Here it is the middle of July, and I woke up this morning to a fog that harkened me to a November day. Later on the sun came out (contrary to what the weatherman forecasted but no surprise there) and it turned into a very sunny and pleasant day. What is it with our weather anyway? The Midwest is experiencing the worst drought in 50 to 60 years, Texas is underwater, and Colorado is going up in smoke. We had a crappy June to be sure, but compared to the rest of the country, I suppose we shouldn’t complain.
This year has got to go on record as the worst mildew year for roses ever. Despite three very timely applications of fungicides our roses are still infected with mildew. The solution is to continue to apply fungicides weekly (rotate them using Ortho Funginex one week and Bonide Infuse the next). Try Neem oil every 4 to 5 days if you refer a natural solution. By now the first flush of flowers have faded and it is time to cut your rose stems down to the first set of five leaflets. This might help remove some of the mildew. Of course, several days of sun would do wonders as well, provided it isn’t punctuated with several days of rain like we have been experiencing. Don’t forget to make another application of fertilizer to your roses while you are fussing over them.
Slugs have been living the dream this year. Constant lubrication has enabled them to chomp away and breed continuously for months. I can’t tell you how many pounds of Sluggo we have sold this year, and there seems to be no end to it. If you want to make a dent in the slug population, go out about 7 p.m. and lightly water the garden. This will wake up the slugs to move into action. As you see them appear, you can squash them or put them in a jar of ammonia water. Or do like I do with the grandkids, which is to spear the slugs with a 1/8 inch steel rod and fling them over my neighbor’s garage roof. It’s great fun and it gives me comfort to know I am making memories. Grandpa the Great Slug Slayer lives on in infamy.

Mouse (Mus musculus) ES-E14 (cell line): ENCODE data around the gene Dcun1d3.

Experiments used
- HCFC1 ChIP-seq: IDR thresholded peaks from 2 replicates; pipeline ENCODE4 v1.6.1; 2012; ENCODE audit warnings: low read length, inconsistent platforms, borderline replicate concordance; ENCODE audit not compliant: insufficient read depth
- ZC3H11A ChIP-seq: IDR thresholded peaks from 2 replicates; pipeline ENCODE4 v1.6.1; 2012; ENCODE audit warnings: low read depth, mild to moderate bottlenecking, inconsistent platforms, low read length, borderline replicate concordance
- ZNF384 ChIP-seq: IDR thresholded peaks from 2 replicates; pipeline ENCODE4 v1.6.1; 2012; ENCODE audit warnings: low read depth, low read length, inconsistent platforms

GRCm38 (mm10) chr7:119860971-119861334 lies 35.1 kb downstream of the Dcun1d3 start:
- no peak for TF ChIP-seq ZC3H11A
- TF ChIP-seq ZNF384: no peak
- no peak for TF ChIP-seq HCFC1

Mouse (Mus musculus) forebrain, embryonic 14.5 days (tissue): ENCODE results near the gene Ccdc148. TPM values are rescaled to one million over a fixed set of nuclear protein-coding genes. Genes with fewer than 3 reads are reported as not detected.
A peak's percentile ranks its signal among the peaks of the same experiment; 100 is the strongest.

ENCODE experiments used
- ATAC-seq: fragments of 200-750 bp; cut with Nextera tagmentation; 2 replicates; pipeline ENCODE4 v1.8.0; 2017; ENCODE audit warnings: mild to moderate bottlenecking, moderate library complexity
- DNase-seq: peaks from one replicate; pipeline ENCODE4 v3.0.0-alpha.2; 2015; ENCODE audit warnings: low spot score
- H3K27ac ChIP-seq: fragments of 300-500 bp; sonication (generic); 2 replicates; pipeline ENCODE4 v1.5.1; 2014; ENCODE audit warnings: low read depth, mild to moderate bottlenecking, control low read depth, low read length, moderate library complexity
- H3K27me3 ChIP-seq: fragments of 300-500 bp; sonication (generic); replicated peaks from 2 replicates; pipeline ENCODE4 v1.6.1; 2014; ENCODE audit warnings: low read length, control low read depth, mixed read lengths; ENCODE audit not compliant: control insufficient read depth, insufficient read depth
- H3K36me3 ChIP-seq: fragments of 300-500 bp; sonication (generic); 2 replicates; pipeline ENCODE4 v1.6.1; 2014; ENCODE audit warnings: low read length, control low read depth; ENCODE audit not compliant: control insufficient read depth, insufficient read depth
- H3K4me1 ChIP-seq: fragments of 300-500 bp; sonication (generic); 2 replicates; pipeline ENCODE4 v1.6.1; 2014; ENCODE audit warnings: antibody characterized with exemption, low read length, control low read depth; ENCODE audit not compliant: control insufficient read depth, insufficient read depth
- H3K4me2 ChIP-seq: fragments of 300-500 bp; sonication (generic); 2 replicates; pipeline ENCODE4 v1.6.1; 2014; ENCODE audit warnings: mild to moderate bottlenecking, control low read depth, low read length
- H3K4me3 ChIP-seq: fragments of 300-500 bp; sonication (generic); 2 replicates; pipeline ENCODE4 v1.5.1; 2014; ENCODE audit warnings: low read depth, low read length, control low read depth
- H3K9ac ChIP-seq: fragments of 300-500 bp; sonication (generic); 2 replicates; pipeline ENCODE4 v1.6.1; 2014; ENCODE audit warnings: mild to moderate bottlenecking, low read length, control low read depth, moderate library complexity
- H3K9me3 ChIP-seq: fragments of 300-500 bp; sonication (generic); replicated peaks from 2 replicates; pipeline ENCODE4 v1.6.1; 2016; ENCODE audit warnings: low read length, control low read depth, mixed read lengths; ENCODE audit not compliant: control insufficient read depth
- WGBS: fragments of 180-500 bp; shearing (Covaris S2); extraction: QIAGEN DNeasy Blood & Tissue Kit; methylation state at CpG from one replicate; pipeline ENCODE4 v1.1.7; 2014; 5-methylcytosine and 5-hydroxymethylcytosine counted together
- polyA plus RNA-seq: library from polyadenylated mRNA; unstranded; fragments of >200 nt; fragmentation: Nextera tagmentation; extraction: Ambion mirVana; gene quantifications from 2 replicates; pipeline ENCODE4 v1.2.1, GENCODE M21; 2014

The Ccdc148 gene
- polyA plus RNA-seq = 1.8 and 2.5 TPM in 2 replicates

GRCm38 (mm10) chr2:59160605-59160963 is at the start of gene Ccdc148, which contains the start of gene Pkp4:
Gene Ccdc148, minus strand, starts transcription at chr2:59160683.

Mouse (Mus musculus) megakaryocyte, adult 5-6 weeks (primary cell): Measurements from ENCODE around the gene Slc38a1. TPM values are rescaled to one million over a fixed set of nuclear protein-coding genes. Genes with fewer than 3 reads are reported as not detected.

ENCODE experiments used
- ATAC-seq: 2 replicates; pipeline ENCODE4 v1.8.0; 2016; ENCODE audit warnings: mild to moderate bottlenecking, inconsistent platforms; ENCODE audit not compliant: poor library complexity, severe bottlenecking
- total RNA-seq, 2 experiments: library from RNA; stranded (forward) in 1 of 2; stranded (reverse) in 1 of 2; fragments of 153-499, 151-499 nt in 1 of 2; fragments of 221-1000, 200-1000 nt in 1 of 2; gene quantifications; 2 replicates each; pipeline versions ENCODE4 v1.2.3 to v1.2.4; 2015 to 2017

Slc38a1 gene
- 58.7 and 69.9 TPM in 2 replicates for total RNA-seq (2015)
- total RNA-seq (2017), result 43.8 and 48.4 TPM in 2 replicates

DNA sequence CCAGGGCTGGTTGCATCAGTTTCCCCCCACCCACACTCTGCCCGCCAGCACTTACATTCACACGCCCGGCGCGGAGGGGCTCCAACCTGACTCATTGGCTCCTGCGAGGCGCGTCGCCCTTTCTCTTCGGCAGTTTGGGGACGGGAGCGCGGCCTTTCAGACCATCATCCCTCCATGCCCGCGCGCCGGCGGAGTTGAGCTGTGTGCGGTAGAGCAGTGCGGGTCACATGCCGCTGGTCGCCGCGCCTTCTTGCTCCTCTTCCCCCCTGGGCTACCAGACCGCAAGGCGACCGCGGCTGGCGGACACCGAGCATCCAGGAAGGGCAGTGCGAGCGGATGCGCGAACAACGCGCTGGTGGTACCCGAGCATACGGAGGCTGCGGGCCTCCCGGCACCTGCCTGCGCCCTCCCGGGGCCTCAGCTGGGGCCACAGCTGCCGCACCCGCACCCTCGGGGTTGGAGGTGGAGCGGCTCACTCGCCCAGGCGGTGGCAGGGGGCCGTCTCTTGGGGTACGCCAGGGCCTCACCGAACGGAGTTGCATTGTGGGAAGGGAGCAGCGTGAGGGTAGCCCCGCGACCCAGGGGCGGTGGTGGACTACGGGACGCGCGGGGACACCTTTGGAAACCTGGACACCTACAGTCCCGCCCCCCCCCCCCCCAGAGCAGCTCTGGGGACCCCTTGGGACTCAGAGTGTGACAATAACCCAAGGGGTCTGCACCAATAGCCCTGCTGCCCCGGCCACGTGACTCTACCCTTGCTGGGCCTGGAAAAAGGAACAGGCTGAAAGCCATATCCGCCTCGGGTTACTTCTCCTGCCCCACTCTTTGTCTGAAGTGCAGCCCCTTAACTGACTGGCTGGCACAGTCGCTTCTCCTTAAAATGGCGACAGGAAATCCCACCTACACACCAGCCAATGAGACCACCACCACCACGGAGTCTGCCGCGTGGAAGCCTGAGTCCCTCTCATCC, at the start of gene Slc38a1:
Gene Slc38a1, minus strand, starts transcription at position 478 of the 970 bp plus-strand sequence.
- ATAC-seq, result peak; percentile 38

Watering is a timely subject this time of year. Contrary to what many of us might think, the rains we receive this time of year do little to soak the soil. We need to remember that it takes one inch of water to soak into the soil 12 inches deep. A rain storm that comes through and drops a quarter inch of rain will only wet the top 3 inches of soil, provided the rain isn’t deflected by the foliage or slope of the ground. There is only one true way to determine if plants need water before they show signs of moisture stress. That is to stick one of our fingers into the soil and see if we feel any moisture. Soils can be dry two inches down before we need to water. But when we do water, we need to do a deep and thorough job of it. Most of us fail miserably in this department. Slow and long applications are the best way to water our gardens.
It’s not too late to plant. Believe it or not, the missus and I are still planting annuals. we fully expect them to flourish and bring us several months of enjoyment before they crap out in the fall. Don’t be afraid to keep planting. Whether it is perennials, annuals, shrubs or trees, this is a superb time to plunge new plants into our gardens. Just make sure you pre-soak the planting holes and water your new plants in well and you should have 100 percent success with anything you put in the ground in July or August.
Steve Smith is the owner of Sunnyside Nursery and can be reached at firstname.lastname@example.org.